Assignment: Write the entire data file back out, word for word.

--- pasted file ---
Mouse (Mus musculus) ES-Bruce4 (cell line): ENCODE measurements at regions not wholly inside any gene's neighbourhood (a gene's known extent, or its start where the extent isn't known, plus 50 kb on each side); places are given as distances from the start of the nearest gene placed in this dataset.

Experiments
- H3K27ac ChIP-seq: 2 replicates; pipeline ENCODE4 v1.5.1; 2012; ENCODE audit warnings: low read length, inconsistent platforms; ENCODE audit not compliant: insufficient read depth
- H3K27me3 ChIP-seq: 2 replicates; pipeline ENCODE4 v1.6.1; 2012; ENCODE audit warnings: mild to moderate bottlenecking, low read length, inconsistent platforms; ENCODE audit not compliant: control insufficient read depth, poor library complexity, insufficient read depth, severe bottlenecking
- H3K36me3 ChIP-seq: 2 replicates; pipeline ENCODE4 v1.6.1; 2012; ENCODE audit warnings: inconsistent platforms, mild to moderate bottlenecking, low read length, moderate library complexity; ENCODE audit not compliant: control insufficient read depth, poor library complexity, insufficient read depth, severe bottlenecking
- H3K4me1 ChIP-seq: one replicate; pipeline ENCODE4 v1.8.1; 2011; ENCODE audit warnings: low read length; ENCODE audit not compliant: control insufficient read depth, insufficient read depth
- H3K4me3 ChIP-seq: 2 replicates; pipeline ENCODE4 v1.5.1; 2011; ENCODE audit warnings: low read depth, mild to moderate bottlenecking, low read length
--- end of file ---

Mouse (Mus musculus) ES-Bruce4 (cell line): ENCODE measurements at regions not wholly inside any gene's neighbourhood (a gene's known extent, or its start where the extent isn't known, plus 50 kb on each side); places are given as distances from the start of the nearest gene placed in this dataset.

Experiments
- H3K27ac ChIP-seq: 2 replicates; pipeline ENCODE4 v1.5.1; 2012; ENCODE audit warnings: low read length, inconsistent platforms; ENCODE audit not compliant: insufficient read depth
- H3K27me3 ChIP-seq: 2 replicates; pipeline ENCODE4 v1.6.1; 2012; ENCODE audit warnings: mild to moderate bottlenecking, low read length, inconsistent platforms; ENCODE audit not compliant: control insufficient read depth, poor library complexity, insufficient read depth, severe bottlenecking
- H3K36me3 ChIP-seq: 2 replicates; pipeline ENCODE4 v1.6.1; 2012; ENCODE audit warnings: inconsistent platforms, mild to moderate bottlenecking, low read length, moderate library complexity; ENCODE audit not compliant: control insufficient read depth, poor library complexity, insufficient read depth, severe bottlenecking
- H3K4me1 ChIP-seq: one replicate; pipeline ENCODE4 v1.8.1; 2011; ENCODE audit warnings: low read length; ENCODE audit not compliant: control insufficient read depth, insufficient read depth
- H3K4me3 ChIP-seq: 2 replicates; pipeline ENCODE4 v1.5.1; 2011; ENCODE audit warnings: low read depth, mild to moderate bottlenecking, low read length